Yes, so-called hate speech enjoys the full protection of the First Amendment’s protection of freedom of speech. From Andrew P. Napolitano at lewrockwell.com:
Last weekend, serious violence broke out in Charlottesville, Virginia, when a group of white supremacist demonstrators was confronted by a group of folks who were there to condemn the message the demonstrators had come to advance. The message was critical of the government for removing a statue of Gen. Robert E. Lee from a public place.
For some, Lee is associated with the military defense of slavery. For others, he is associated with the military defense of the right of states to leave the union — a union they voluntarily joined. For the organizers of the Charlottesville rally, the removal of the statue provided a platform to articulate crudely their view that the Caucasian race is somehow morally superior to every other.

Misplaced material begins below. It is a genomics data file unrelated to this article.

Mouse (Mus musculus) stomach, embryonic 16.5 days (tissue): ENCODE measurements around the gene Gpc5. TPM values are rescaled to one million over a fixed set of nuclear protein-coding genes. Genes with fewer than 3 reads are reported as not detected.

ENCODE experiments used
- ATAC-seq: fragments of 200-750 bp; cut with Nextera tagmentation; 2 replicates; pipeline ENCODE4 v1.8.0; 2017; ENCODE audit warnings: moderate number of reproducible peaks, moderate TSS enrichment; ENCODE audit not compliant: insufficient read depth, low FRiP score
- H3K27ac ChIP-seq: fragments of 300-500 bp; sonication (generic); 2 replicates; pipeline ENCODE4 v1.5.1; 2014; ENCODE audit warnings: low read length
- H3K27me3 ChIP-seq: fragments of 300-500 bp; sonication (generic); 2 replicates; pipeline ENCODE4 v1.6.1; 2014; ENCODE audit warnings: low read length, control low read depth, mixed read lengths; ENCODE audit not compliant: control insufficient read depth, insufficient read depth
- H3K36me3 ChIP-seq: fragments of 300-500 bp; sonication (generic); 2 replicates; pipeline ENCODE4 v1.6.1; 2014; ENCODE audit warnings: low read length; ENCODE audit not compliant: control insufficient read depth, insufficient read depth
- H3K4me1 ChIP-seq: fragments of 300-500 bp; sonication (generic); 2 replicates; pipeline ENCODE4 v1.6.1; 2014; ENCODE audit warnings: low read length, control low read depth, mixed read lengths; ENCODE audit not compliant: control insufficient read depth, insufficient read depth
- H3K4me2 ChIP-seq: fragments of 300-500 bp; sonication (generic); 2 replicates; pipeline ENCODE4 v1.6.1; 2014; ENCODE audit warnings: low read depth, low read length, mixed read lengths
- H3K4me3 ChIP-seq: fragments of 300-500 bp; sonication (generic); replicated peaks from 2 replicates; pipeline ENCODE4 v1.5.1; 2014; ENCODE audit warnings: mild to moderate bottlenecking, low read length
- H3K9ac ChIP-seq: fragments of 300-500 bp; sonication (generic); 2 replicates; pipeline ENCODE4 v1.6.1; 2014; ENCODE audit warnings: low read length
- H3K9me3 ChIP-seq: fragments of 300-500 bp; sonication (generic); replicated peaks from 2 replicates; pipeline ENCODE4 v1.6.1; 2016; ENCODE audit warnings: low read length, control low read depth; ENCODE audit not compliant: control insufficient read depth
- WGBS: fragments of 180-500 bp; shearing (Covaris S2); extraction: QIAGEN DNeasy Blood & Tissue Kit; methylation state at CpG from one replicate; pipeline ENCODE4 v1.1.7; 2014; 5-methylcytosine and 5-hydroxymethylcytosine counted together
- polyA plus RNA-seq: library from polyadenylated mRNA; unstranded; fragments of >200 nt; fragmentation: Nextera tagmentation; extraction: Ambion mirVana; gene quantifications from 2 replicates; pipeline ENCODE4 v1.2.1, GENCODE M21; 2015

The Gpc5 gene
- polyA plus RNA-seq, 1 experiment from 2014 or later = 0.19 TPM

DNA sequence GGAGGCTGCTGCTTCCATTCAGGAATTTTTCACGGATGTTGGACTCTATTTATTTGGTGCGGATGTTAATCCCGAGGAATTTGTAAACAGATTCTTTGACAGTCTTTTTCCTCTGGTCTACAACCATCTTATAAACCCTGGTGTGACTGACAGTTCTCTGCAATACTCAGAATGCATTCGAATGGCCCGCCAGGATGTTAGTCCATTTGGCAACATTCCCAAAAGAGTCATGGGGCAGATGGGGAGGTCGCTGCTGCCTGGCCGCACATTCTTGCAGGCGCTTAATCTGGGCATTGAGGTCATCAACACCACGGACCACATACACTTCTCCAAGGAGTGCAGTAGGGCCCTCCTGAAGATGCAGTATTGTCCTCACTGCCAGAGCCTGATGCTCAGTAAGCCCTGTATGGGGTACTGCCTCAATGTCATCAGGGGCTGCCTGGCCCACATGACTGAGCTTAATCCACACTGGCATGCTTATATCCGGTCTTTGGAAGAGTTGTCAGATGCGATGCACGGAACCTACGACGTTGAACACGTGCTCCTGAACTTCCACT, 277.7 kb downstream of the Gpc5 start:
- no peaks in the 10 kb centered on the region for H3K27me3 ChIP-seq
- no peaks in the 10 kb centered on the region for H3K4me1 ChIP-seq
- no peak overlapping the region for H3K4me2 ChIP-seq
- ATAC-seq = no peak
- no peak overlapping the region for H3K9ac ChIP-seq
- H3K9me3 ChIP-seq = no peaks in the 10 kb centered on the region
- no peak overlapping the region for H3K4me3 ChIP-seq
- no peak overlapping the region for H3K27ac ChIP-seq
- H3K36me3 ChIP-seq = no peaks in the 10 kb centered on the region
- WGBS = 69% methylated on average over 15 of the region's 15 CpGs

Such a political and philosophical position is hardly rational to anyone who respects the dignity of all people and their moral equality before God and legal equality in America. Believing that one race is morally superior to others is largely a hate-filled theory, supportable only by bias, prejudice, fear and resentment — and perhaps a wish to turn back the clock to a time when the Supreme Court declared that nonwhites were not full people under the Constitution, a declaration eradicated by war and history and constitutional amendments.
These hateful, hurtful ideas — articulated publicly through Nazi salutes and flags and incendiary rhetoric last weekend — aroused animosity on the part of those who came to Charlottesville to resist and challenge and condemn these views. After the police left the scene and rejected their duty to protect the speakers and those in the audience, a crazy person drove his car into the midst of the melee that ensued, and an innocent young woman was killed when she was hit by the car.
Is hate speech protected under the Constitution? In a word, yes.
To continue reading: Freedom for the Speech We Hate